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Out of the Drought: Shasta guide Rich Meyer talks California’s summer snowpack and big objectives

It’s no secret that this winter put any Californian worries about drought to bed. And for the Golden State backcountry set, the lasting snowpack on the mountains means a plentiful summer ski-mountaineering season on the high peaks. The iconic Mt. Shasta received 153-percent of normal precipitation, making this past winter one of the wettest on record. We caught up with Shasta guide Rich Meyer to learn more about this boom winter and how an extended summer ski season is keeping the ski stoke alive.

Rich Meyer harvests the California corn. [Photo] Chris Carr

Backcountry Magazine: California still has an incredible amount of ski-able snow. Is the extended spring/summer ski season shaking up your usual routine?

Rich Meyer: California’s still skiing quite well with a deep snowpack in many places. I’ve done more personal ski trips and guided ski trips this season than I have in the last few seasons. It’s been great to put off walking downhill for as long as possible.

BCM: How do your priorities and objectives change when you transition to the summer season?

RM: From an enjoyment perspective, I switch from seeking fresh pow and cold snow to seeking corn. Often there’s a shift from smaller or medium-sized mountains in winter to the bigger mountains in spring and summer. Summiting is harder in the middle of winter. Also, my alpine start time differs by season—if I get an alpine start in winter, it’s typically between 5:00 a.m. and 6:00 a.m., in the spring and summer it’s 1:00 a.m. or 2:00 a.m.

From a safety perspective, my focus shifts a little from watching avalanche conditions in winter to tracking the sun. Watching freezing levels, temperature highs and lows and keeping an eye out for rock fall become my priorities.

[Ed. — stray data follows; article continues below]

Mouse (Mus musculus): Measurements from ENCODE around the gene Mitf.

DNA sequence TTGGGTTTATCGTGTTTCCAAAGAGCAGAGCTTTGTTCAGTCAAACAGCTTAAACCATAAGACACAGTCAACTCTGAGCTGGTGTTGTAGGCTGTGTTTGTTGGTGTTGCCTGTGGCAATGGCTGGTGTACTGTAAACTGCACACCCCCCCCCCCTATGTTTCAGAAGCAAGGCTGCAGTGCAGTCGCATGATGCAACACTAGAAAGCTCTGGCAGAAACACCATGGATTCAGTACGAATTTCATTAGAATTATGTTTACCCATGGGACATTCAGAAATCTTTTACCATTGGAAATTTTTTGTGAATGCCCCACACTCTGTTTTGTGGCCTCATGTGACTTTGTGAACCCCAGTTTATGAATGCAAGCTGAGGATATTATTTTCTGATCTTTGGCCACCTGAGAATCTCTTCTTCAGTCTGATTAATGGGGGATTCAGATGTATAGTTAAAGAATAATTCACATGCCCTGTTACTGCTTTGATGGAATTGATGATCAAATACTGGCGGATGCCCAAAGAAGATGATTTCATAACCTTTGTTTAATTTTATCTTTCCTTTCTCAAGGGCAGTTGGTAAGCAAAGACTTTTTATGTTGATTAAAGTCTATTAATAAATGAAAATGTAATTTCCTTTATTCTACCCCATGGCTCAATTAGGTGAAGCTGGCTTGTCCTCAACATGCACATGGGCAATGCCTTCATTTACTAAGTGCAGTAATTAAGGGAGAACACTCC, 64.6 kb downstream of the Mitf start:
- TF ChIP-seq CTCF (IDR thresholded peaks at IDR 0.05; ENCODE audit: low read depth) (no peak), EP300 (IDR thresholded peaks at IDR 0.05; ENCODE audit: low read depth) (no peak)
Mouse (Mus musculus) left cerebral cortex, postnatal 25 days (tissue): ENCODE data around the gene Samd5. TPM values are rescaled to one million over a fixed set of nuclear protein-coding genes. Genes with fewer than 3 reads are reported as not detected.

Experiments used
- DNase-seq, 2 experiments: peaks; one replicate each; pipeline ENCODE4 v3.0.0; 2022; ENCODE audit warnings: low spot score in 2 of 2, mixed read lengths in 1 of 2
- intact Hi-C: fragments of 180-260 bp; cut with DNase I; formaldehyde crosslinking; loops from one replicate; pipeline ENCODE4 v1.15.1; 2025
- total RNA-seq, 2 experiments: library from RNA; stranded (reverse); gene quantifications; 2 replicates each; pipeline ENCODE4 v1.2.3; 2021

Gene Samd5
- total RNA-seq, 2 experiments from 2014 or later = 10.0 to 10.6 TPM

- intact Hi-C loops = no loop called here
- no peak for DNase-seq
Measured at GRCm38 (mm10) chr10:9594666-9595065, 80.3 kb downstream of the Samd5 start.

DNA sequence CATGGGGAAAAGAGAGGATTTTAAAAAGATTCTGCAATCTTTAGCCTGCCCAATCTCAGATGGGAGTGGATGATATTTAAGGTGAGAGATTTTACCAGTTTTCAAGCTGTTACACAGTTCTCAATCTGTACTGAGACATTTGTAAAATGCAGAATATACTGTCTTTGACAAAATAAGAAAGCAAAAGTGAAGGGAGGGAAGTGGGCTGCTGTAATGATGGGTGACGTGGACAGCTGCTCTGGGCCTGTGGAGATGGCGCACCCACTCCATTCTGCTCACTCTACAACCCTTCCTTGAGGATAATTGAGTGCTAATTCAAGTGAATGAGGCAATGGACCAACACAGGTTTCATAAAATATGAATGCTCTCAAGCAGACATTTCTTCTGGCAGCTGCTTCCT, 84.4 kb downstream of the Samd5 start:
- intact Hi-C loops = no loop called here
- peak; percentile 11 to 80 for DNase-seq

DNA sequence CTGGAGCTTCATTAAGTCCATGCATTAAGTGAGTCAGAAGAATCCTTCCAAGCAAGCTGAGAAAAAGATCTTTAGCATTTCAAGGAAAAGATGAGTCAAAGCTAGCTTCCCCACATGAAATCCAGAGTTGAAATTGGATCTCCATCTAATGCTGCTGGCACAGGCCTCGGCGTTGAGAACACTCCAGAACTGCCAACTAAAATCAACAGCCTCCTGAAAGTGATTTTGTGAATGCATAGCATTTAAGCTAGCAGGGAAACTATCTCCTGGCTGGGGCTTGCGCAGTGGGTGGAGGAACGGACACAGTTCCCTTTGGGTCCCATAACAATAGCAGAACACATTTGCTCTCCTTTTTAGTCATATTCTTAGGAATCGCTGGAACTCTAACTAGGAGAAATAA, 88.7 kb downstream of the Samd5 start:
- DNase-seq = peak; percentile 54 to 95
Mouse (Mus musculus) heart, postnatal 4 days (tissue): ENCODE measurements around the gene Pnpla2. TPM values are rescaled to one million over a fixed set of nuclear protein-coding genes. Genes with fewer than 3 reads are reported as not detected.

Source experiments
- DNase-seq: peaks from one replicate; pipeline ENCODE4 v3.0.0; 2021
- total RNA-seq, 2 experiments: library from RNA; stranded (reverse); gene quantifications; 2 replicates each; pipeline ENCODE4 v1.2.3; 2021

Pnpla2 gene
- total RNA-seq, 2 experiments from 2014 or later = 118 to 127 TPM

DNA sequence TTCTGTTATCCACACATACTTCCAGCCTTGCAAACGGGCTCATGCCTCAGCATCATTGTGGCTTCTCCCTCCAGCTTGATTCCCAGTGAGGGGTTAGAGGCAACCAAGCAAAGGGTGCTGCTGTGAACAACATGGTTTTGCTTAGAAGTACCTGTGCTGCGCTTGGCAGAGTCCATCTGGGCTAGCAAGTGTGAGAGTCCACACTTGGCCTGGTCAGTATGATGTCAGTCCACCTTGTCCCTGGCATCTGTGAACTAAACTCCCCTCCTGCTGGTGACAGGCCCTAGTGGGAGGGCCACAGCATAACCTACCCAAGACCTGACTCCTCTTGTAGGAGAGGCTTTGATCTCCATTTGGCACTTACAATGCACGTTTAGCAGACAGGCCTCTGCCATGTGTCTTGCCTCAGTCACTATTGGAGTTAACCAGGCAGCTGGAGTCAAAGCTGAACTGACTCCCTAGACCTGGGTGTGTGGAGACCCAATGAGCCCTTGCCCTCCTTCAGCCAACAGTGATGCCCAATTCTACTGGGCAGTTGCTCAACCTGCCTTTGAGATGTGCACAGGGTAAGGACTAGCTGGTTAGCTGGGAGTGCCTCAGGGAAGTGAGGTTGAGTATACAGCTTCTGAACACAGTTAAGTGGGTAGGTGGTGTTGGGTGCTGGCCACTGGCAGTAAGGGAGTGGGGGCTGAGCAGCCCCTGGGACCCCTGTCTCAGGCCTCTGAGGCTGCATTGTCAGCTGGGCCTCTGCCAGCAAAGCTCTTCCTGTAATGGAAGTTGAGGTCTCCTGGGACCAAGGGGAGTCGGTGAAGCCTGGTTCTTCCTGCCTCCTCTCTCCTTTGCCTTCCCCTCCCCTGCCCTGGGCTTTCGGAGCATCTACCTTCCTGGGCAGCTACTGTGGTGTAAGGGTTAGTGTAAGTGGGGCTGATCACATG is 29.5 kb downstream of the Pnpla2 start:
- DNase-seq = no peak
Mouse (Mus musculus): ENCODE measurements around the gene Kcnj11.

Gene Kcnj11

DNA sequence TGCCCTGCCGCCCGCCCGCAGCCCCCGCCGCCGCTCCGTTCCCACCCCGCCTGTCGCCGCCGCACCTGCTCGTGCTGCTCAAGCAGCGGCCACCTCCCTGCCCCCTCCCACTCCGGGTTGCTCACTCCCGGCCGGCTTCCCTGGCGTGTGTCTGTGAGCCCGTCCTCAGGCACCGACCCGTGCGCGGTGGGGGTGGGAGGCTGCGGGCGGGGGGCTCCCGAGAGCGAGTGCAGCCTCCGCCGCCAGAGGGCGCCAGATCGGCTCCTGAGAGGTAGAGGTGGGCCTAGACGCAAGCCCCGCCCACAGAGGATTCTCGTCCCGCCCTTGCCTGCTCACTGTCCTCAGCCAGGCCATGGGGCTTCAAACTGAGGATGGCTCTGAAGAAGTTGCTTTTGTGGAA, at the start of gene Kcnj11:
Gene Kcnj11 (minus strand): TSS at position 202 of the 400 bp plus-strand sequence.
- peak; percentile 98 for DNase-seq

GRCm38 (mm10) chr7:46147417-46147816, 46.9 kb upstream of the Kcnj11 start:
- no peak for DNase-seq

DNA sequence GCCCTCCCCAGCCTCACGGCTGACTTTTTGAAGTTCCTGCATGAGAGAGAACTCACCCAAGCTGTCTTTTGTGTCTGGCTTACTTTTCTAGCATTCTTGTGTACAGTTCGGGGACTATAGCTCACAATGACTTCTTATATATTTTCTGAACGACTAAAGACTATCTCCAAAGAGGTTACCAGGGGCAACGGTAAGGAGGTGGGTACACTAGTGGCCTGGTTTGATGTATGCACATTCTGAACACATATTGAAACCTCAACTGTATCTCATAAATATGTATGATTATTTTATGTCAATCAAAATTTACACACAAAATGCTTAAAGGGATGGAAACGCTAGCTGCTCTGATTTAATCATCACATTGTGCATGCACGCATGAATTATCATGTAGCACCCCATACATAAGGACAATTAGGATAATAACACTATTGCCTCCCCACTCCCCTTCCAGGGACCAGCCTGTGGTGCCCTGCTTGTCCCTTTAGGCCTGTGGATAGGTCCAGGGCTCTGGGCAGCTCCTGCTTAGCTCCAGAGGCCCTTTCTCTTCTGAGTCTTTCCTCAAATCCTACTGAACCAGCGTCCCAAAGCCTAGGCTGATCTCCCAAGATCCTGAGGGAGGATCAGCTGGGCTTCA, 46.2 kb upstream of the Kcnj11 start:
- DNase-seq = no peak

Rich Meyer and Wyatt Meyer prep for a multiday climb and ski of Mt. Shasta. [Photo] Ryan Sorenson

BCM: What have the Shasta conditions been like this year compared to the last few drought years?

RM: There’s no question that there’s a deeper snow pack on most of the mountain—the upper mountain still experiences a ton of wind in winter, so it gets scoured no matter what. Thankfully, the deeper snow pack typically means a longer and more predictable season. In many ways, it insulates itself and keeps the sun-cups from forming too rapidly and the snowpack from getting rotten too quickly. We can also use skins for more of the climb when we have a deep snowpack. Often in June there can be a lot of walking on dirt at lower elevations, which is obviously less ideal.

BCM: Has this wetter season given you more opportunities to pursue objectives you’ve had an eye on but couldn’t tackle because of the snow?

RM: I have been able to ski lines that have been out-of-shape for a few years for sure. And from a safety perspective, there are some lines I’m more comfortable taking clients to, because they are not as steep and are more filled in this year.

Wyatt Meyer skis the south side of Shasta. [Photo] Rich Meyer

BCM: Do you have any big objectives planned for this summer?

RM: I am hoping for bigger days with more vertical and more mileage. With the deeper snow pack and the longer days, we can maximize the corn and great snow at higher elevations as long as the temps don’t get too hot.

BCM: How does your own skiing change when you’re guiding others versus when you go for recreation?

RM: I often travel at a faster pace and with a lighter load when getting out with buddies. My level of acceptable risk changes a bit as well. But my attention to safety and preparedness doesn’t really change.

Meyer crafts a backcountry drying rack for soggy skins and layers. [Photo] Rich Meyer

BCM: What words of wisdom would you offer to those getting out in the California/Shasta backcountry this summer season?

RM: Go early. Many groups underestimate the time it takes to summit a mountain like Shasta. They frequently miss the quality corn skiing window and limp off the mountain at dark. Also, take advantage of all the lightweight gear on the market. The weight of skis, boots, bindings, packs, crampons, ice axes and everything else can really make a difference. Go light. And finally, do your homework. Check with the rangers, check the weather and check it again. Ask the locals and have a backup plan or two in case things go south.

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